Although it is not common for grandparents to gain custody of their grandchildren, certain circumstances make it a viable option. In all cases, it must be in the child’s best interest for their grandparents to be their primary caregivers. Otherwise, the court will decide to keep the child in the custody of their parents. What do you need to know about gaining custody of your grandchild?
When do courts grant custody to a grandparent?
You may be granted custody of your grandchildren if:
- The child’s parent is incarcerated
- The child is being abused or neglected
- The parent is deemed incapable of caring for their child
- The parent has a history of substance abuse
- The child’s parents are deceased
How difficult is it to gain custody of a grandchild?
A court wants to keep a child with its parents whenever possible. Even if you have a great relationship with your grandchild, you must be able to prove that the child’s biological parents are not fit to parent.
Courts may be more willing to grant temporary custody of a child. In temporary custody, you would only have custody until the parent is able to meet certain care conditions. For example: you may have custody while the parent is in jail, but the parent would have custody restored to them once they are done serving jail time.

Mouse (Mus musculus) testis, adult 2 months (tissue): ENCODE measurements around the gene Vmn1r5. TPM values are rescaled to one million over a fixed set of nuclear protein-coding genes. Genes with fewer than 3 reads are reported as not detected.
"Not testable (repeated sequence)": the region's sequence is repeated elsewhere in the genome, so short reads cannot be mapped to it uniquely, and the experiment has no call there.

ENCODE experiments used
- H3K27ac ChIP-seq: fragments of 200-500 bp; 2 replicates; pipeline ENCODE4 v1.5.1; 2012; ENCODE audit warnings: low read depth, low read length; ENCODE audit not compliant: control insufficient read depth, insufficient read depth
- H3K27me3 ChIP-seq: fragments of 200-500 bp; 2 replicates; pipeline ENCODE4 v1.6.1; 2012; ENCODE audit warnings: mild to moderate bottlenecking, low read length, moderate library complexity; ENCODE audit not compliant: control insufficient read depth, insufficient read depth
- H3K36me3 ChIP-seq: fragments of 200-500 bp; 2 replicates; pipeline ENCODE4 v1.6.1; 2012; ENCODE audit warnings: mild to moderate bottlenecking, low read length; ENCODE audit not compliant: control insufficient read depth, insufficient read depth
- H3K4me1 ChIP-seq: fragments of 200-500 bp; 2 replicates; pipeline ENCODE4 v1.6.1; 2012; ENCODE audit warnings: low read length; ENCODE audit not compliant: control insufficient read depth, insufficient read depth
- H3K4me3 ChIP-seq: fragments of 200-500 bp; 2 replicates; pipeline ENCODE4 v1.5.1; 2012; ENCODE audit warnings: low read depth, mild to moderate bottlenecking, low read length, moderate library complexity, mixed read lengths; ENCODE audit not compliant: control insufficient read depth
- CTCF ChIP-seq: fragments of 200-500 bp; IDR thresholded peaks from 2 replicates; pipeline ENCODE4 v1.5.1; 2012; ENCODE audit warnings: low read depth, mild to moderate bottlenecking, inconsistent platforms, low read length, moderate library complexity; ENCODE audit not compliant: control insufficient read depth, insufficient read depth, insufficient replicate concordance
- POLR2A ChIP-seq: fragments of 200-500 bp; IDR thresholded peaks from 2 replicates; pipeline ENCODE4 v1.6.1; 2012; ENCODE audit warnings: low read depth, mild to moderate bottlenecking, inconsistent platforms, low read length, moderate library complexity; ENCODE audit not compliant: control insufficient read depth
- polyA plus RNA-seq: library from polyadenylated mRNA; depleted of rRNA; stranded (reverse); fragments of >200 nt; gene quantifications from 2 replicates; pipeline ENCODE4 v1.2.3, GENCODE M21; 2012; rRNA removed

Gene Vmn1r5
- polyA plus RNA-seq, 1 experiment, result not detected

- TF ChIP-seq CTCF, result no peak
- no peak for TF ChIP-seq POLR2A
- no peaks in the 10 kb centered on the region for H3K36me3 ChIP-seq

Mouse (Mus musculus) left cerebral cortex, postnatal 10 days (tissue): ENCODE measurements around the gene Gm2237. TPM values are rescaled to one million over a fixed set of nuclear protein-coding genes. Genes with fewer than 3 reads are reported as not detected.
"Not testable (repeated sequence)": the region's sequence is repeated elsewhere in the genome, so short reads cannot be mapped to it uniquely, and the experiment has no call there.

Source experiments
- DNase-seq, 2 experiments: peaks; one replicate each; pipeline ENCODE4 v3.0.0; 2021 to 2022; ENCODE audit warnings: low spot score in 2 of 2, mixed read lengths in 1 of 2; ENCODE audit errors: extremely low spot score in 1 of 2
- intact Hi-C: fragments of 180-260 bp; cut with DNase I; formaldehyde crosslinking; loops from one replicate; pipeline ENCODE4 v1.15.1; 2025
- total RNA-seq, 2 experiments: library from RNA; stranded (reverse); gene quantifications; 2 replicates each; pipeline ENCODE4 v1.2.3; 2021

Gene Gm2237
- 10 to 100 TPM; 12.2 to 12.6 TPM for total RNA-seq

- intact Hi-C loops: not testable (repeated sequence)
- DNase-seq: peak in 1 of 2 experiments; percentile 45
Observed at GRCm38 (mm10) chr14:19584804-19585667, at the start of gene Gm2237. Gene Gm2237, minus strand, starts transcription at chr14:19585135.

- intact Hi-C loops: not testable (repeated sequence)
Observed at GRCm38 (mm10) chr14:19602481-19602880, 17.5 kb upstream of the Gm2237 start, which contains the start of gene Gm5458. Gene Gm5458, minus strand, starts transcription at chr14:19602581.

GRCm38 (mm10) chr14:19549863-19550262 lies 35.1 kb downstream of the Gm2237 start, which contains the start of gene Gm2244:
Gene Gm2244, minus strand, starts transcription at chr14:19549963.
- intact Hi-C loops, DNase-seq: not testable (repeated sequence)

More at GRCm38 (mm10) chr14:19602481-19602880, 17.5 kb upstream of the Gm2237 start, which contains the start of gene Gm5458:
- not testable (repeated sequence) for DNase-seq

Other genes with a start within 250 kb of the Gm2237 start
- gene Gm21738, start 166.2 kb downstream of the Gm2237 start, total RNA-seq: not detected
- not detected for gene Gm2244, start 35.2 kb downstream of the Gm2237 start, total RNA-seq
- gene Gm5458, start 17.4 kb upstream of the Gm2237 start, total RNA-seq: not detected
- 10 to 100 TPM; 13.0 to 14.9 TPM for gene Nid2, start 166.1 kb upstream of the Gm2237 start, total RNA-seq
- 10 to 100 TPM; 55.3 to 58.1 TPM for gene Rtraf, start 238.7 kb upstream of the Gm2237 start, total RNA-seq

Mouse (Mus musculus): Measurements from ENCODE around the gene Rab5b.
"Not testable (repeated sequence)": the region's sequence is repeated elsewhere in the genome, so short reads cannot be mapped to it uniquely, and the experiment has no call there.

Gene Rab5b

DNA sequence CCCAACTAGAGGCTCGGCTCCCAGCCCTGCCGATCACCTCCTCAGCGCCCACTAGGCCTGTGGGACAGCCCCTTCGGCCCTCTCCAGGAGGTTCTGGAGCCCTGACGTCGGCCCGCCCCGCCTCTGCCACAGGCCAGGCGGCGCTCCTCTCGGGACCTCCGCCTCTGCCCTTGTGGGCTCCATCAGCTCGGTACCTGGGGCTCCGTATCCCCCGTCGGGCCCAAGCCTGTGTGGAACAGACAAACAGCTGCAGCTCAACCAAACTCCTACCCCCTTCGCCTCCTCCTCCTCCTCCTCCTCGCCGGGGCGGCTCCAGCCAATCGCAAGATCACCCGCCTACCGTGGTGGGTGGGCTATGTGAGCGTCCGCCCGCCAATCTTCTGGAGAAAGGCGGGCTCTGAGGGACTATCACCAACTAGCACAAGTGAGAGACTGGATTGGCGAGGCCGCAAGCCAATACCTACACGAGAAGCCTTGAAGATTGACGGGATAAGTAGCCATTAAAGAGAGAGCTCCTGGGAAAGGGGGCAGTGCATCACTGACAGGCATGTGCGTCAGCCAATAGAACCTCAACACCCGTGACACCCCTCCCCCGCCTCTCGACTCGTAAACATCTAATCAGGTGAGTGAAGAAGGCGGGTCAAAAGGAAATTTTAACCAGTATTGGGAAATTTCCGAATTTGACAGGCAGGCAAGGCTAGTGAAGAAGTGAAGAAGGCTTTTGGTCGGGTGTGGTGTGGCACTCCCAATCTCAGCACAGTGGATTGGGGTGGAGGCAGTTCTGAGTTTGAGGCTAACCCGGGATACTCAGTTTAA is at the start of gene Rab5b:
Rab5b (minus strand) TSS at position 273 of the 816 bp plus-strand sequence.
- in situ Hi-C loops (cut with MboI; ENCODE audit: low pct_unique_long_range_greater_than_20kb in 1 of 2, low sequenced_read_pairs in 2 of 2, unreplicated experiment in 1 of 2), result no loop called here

Is litigation the only option?
If you are concerned that your grandchild is not being properly cared for, you do not have to immediately turn to litigation. Litigation may cause a tremendous amount of damage to your relationship with the child’s parent. A gentler approach to gaining custody can be achieved through mediation.
During mediation, a professional will help both parties come to a custody agreement. For mediation to work, the parent must be willing to give up custody of their child.
Can a grandparent share custody with a parent?
Yes, you can make shared custody agreements with parents outside of court. In this case, both parties must agree to grant the grandparent legal or physical custody of the grandchild. If you have legal custody, you would make important decisions about your grandchild’s life including: their education, medical care and religion.
If you are seeking custody of your grandchild, you should consult an attorney who can help you navigate Texas’ custody laws and advocate on your behalf.